Andrew Strauss of England plays the ball on the leg side during day one of the 4th npower Test Match between England and India at The Kia Oval on August 18, 2011 in London.
Tuesday, August 16, 2011 Rankings add edge to England series LONDON: England head to the Oval for the final Test of the summer against India on Thursday as the world's top side courtesy of a rankings system which is now widely accepted but not generally understood.
The International Cricket Council (ICC) rankings are the brainchild of former Wisden almanac editor Matthew Engel.
"Test cricket crucially depends on context," Engel wrote in the 1995 edition. "It needs a five-Test series (six is too long) for the personalities to emerge and the battle to capture the public imagination. These half-hearted one-off Tests rarely work."
Engel's proposal, which was adopted by the ICC, awarded points on the basis of home and away series between each of the Test-playing nations.
It was replaced in 2003 by the present system designed and introduced by English actuary, scorer and cricket statistician David Kendix.
"What you had, unfortunately, was a situation some years ago when South Africa were top of the table and yet it was clear intuitively to anyone following the game that Australia was the number one team," Kendix said.
"Indeed, Australia had just beaten South Africa comprehensively home and away. This was clearly not sustainable," he added in a telephone interview.
"And the reason you had that situation was that South Africa at that point had just beaten Bangladesh and Zimbabwe home and away, whereas Australia had not recently played them at all.
"So you basically had four series victories for South Africa which counted for just as much as victories over the likes of England, India or Pakistan.
"Since Australia happened not to have the played the two weakest teams at the time, their series points were only enough for second place in the rankings.
"At that point it became difficult to believe it was a fair reflection of the relative strength of the teams.
"Matthew's advocacy of Test rankings was great and I have huge admiration for him as he started the process.
"He had the great idea of trying to establish a league table that gives that context to Test cricket and I said to him soon after my system was adopted by the ICC, how many prototypes of anything ends up being the final version?
Tuesday, August 9, 2011 Bruised, battered but don't write off India Birmingham: India's reputation of being fearsome fighters that has been steadily built over the last decade will undergo the sternest test over the next five days as they prepare to deny England what they would hope is their tryst with destiny.
England have long wanted to stake claim to the No. 1 Test rankings and the manner in which they have played their cricket off late has been not only competitive but truly inspirational. A win in the Edgbaston Test that is scheduled to start on Wednesday will not only give them an unbeatable 3-0 lead in the four-match series but also assure them of the numero uno position in the ICC Test Championship rankings.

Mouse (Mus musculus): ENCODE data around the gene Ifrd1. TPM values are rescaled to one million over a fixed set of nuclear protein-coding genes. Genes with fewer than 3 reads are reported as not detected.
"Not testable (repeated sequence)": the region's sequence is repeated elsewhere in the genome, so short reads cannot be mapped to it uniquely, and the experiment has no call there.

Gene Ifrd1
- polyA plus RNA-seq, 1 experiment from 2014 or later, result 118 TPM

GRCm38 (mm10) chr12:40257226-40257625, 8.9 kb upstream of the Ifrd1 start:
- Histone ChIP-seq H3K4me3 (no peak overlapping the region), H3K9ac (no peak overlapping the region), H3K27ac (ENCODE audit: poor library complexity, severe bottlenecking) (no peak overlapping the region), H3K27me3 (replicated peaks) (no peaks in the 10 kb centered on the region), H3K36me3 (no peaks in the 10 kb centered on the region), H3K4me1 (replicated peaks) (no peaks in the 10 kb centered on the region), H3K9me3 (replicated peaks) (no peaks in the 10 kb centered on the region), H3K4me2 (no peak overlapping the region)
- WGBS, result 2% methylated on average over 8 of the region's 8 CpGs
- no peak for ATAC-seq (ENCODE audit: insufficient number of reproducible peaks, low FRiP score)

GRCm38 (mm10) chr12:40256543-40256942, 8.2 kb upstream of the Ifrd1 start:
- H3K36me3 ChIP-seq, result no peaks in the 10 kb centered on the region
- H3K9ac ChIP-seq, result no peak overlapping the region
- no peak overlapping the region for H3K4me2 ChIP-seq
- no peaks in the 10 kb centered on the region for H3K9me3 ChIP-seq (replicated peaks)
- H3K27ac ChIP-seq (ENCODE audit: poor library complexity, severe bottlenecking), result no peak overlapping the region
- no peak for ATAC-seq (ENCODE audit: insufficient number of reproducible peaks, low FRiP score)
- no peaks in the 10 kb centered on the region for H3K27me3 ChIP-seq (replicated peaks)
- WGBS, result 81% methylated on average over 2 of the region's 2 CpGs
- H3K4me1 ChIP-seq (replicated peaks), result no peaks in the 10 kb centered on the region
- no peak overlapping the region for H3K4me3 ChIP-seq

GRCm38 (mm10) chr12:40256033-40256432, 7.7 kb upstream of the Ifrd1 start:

For India, the climb has not been an easy one and for a skipper and a team that won the Cricket World Cup barely four months ago, it won't be easy to digest that the slide from the top has started so soon.
Whether India were under-cooked going into the series, or whether they were injury-hit, or just plain simple jaded and tired, no amount of reasoning and logic will be able to apply a balm to Indian cricket if the team were to lose their third straight Test match and lose their two-year-long reign at the top
There's no Zaheer Khan and no Harbhajan and no Yuvraj, the much-vaunted Indian batting lineup has not even fired once, the bowling has depended on some lion-hearted performances that unfortunately has come in bits and pieces and England are firmly in the driver's seat. And even though the Test match marks the return of Virender Sehwag and Gautam Gambhir, the visitors face the tough task of not just winning the third Test and saving their rank, but also win back the millions of fans who have been crestfallen with the losses at the Lord's and at Trent Bridge.
Even the stats are against Team India. They have lost four of the five matches they have played at Edgbaston, while England have won 23 of their 45 Tests here. The only time India managed to draw a Test here was way back in 1986.
England are on a roll and everything has gone right for Andrew Strauss and his men. Which is probably why this is the best time to alter the script and show that famous Indian fightback spirit.
This Team India, built by three successive captains starting with Sourav Ganguly, is not one to give up a fight. Yes, they have embarrassed themselves in the first two games, but that's precisely why it's time to see them come back into their own and deliver a knock-out blow to England.
One doesn't need to go back very much back in time to remember a couple of such instance. During the 2007-08 tour to Australia, India lost the Melbourne and Sydney Test matches. What they then showed in Perth has become part of cricketing folklore as the visitors sent the Aussies packing within three days. Similar fight backs have also been seen in the tour to Sri Lanka and South Africa. And England will make a big mistake if they think that the third Test will be a walk in the park for them.
A noted cricket writer recently said that India had been "engulfed in delusionary self-congratulation" and that the two losses have been a harsh wake-up call for them. So while one should congratulate England for their outstanding performances, it's also a good time to warn them of the great Indian rope trick.